European Hospitality Results 2011: Between Satisfaction and a Question Mark

2011 closes with positive indicators for hotel business throughout the European Union, with an average of 5.5% growth in the RevPAR as a result of increased occupancy combined with growth in average daily rates. Yet, the dynamic that was seen until Spring 2011 slowed in the last quarter, ending with the start of decline last December.

Europe is facing the challenge of renewing its hotel supply and of taking back control over distribution by the hotel operators.

It is important to observe that for the 27 countries in the European Union, the results of the hotel business for 2011 are positive. No country closed the year with a downturn for its reference indicator (the RevPAR) even if there is a broad range between stabilization in Sweden (+1.8%) and strong improvement in Poland (+9.3%), which occasionally benefited from its presidency of the Union. The European countries with the strongest hotel activity (United Kingdom, France, Germany or the Benelux) are positioned within a tighter range: between 4.5% and 6% growth, which better reflects the state of Europe’s marketplace.

With an average European occupancy rate higher than 66%, hotel occupancy gained two points over 2010, which was already in a strong recovery after the crisis of 2009. The leaders are the international gateways, capitals and business cities: Amsterdam, Berlin, Hamburg, London, Munich or Paris, which flirt with or surpass an OR of 75% across the year. With an OR close to 85% London beats all records, and is close to saturation, stimulating the whole of UK’s performance with 75%.

At the bottom of the table is the OR in Italy, Spain and Poland which reflect the difficulties of the national markets. The only two drops in occupancy with respect to 2010 (Sweden and Austria) are less than 1.5 point.

This strong demand justified a significant improvement in the average daily rate (over 2.5% for the whole of Europe), with higher performances, around 6%, in Austria and Portugal. Generally speaking, it is the good results in upscale hotels that have allowed this progression.

The question mark bears on the slump observed in year-end business. The downturn of growth in the RevPAR since autumn 2011 was not brought to a halt by Christmas celebrations and the level of business in December 2011 dropped back below that of December 2010. While marginal, this drop in the RevPAR by 0.9% brings to a close nearly two years of positive change after the severe shakeup in 2009.

Globally in Europe the two business indexes came to a halt in their uptrend and it may be feared that the negative result of December 2011 will continue in the early months of 2012.

However, not all of Europe has swung as a whole into the red, and contrasting situations persist in two countries with a strong hotel capacity –France and Germany– where the RevPAR continues to progress slightly but at a rate slower than that at the beginning of 2011. In the same way, Central European countries are also progressing, particularly Poland, the Czech Republic, Austria and Hungary, but at relatively low performance levels.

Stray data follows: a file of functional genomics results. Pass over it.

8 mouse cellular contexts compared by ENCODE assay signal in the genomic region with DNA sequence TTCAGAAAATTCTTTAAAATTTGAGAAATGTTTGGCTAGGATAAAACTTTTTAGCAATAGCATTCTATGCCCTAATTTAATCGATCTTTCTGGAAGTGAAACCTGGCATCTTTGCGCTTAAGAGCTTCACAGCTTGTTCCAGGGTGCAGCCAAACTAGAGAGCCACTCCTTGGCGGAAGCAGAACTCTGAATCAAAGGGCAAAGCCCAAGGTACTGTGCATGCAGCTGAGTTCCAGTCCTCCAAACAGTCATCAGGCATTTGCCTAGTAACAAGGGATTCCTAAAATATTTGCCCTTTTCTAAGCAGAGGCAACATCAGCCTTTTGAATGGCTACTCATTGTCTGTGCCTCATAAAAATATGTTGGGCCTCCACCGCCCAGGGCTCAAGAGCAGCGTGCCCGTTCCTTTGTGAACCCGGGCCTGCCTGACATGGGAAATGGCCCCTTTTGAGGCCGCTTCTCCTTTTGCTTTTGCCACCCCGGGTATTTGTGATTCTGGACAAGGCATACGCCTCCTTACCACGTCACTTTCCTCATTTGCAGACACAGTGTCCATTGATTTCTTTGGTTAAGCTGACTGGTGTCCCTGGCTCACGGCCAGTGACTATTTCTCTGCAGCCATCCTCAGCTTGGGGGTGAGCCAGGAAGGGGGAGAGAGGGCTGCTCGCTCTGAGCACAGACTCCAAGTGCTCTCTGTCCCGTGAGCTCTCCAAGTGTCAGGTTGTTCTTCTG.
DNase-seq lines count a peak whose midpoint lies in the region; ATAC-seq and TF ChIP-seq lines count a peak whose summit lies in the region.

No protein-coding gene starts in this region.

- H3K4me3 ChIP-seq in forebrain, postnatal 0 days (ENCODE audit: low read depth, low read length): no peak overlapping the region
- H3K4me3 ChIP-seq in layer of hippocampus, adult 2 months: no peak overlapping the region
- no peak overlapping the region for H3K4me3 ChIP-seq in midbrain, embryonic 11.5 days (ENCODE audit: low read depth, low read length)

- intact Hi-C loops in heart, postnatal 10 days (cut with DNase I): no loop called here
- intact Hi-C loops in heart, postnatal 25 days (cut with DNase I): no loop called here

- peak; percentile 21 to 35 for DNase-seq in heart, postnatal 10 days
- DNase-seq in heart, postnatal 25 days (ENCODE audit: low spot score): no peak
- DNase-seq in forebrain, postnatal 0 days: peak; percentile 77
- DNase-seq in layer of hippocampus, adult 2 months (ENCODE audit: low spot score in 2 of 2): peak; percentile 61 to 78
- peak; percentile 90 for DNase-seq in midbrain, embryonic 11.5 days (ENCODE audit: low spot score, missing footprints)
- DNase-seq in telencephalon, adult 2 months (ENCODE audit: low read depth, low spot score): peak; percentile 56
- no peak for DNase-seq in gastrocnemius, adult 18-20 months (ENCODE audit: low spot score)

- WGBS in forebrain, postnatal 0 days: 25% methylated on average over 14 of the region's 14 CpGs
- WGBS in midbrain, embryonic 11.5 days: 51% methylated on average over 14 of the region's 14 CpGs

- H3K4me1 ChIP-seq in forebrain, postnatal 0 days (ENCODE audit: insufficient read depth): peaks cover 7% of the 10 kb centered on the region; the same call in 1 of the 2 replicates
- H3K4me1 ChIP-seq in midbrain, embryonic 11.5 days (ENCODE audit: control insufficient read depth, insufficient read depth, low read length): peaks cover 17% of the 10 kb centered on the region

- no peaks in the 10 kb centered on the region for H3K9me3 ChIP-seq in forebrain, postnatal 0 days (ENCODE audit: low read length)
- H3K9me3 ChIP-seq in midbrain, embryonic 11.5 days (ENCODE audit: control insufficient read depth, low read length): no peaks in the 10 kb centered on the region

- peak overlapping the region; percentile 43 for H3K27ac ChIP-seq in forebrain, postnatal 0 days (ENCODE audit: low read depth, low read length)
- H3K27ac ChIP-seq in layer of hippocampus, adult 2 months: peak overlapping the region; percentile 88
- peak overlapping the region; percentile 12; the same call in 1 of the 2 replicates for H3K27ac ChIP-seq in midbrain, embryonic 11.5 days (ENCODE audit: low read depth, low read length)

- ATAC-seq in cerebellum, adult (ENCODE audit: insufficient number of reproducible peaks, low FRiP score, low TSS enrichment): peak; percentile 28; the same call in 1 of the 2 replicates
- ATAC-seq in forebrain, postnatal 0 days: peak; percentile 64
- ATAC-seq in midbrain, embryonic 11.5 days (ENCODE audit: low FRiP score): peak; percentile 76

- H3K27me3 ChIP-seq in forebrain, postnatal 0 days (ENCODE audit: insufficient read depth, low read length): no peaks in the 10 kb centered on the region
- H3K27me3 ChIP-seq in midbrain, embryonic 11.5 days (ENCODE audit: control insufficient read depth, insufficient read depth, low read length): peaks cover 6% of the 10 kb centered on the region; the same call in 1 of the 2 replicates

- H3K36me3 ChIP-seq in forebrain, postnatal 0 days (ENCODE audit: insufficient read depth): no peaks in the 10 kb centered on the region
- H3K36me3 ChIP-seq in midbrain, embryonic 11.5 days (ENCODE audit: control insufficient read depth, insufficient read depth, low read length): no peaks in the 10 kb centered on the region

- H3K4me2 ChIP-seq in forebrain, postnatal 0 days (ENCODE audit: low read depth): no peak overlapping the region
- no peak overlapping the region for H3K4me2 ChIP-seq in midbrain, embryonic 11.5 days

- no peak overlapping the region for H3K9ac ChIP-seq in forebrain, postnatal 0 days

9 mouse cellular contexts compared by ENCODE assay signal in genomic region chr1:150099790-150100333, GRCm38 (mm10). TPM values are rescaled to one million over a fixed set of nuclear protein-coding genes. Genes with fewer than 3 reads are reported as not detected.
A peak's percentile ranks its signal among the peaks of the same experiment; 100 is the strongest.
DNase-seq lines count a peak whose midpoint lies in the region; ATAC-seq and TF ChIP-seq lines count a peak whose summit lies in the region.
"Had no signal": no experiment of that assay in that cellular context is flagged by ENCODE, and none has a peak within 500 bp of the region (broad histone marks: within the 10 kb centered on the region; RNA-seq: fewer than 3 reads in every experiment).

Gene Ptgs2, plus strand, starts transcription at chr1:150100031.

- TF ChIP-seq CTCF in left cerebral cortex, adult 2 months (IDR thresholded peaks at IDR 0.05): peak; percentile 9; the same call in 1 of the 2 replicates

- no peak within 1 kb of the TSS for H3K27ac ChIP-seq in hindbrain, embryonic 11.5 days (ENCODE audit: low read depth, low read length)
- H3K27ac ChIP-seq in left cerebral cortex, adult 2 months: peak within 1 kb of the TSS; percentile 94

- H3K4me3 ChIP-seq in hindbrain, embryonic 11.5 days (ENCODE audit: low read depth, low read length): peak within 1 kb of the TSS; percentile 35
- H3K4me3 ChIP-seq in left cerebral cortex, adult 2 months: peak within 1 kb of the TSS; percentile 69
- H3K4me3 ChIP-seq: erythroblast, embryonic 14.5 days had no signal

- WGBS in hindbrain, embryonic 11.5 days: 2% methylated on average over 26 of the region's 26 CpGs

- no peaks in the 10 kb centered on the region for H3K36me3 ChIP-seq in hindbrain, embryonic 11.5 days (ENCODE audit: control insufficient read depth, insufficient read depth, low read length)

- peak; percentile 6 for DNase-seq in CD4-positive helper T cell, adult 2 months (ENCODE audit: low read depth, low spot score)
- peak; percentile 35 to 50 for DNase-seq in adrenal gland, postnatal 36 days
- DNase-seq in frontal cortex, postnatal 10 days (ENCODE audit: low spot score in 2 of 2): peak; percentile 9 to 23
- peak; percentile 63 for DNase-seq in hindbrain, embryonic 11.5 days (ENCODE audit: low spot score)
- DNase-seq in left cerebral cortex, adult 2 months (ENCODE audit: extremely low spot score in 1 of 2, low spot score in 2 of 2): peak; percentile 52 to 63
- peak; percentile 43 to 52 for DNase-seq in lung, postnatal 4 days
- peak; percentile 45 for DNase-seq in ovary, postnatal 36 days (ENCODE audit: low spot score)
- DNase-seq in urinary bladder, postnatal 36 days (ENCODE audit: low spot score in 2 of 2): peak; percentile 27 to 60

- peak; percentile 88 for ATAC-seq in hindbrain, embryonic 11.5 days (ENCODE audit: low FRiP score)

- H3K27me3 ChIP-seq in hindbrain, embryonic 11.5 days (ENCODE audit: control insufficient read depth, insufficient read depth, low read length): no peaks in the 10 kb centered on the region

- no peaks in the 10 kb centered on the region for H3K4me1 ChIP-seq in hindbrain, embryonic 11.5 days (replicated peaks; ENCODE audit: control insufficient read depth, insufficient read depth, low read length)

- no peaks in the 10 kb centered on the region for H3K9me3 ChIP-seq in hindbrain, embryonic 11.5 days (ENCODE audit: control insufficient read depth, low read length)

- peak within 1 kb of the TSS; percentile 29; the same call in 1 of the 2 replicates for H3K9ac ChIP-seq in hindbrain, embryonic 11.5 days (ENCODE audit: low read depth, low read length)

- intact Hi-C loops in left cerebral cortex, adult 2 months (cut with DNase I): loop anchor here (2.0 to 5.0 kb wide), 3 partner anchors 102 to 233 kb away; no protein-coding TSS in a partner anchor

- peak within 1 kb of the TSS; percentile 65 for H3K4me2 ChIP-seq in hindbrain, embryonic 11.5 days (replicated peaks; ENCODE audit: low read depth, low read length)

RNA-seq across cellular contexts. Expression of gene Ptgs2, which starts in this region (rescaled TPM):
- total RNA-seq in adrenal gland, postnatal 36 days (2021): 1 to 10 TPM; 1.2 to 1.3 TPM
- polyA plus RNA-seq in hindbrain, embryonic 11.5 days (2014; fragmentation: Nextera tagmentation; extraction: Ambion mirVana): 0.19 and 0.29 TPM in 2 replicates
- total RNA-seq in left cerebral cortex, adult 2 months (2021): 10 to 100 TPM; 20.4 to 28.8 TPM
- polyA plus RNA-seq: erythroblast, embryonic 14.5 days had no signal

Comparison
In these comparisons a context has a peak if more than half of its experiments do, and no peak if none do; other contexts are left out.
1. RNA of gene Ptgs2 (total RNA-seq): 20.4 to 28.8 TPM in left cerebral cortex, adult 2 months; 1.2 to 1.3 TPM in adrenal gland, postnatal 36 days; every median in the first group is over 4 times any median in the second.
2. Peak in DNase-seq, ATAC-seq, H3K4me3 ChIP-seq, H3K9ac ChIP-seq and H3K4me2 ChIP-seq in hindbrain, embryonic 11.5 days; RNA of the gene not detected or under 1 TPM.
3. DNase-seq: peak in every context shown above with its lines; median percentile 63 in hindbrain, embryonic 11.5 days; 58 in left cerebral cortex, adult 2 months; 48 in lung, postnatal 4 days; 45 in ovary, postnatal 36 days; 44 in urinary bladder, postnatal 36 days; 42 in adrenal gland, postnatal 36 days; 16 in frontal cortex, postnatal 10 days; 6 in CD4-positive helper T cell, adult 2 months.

Highly dependent on international clientele, the Benelux countries, as well as the United Kingdom, already posted negative growth since last November, entering the downturn a bit earlier, particularly thanks to a significant drop in average daily rates. The capitals resisted better, especially London, but the weight of the other regions, which were hit hard by the effects of the financial crisis, has a strong impact on national results. Countries in southern Europe, which also prematurely sank into the debt crisis of the different states, were impacted by the kickback of a failing economy and an obvious drop in business travel.

“The beginning of 2012 looks rather difficult, but we remain confident that there will be a positive RevPAR growth over the entire year, between 2% and 4%” commented Georges Panayotis, President of MKG Group. “The Olympics in England will positively affect the second semester 2012 in a chain effect while the calendar for trade shows in Germany is looking good. The question lies on the ability to maintain a positive economic growth, which feeds the number of business trips.”

The President of MKG continues: “In a major country like the United States, tourism has become a strategic economic stake, as President Obama has indicated. Over there, hotel groups unite to fight against third party domination found on the web that is operating a true hold up on hotel distribution and the business activity of many hotels. We are waiting for the same thing to happen in Europe: a continent whose Airbus sales surpassed Boeing’s. National policies are still too shy to encourage the development of hotel supply. In all of Europe, the supply is stagnant, even regressive, and absolutely needs to be stimulated.”

Kindly note that MKG Hospitality will present a detailed statement of French, European and worldwide hospitality activity, and will give the main trends for 2012 during the next Global Lodging Forum which will be held on 12 and 13 of March at the Bristol Hotel (Paris – France).

(Source: http://bit.ly/wsOvj4)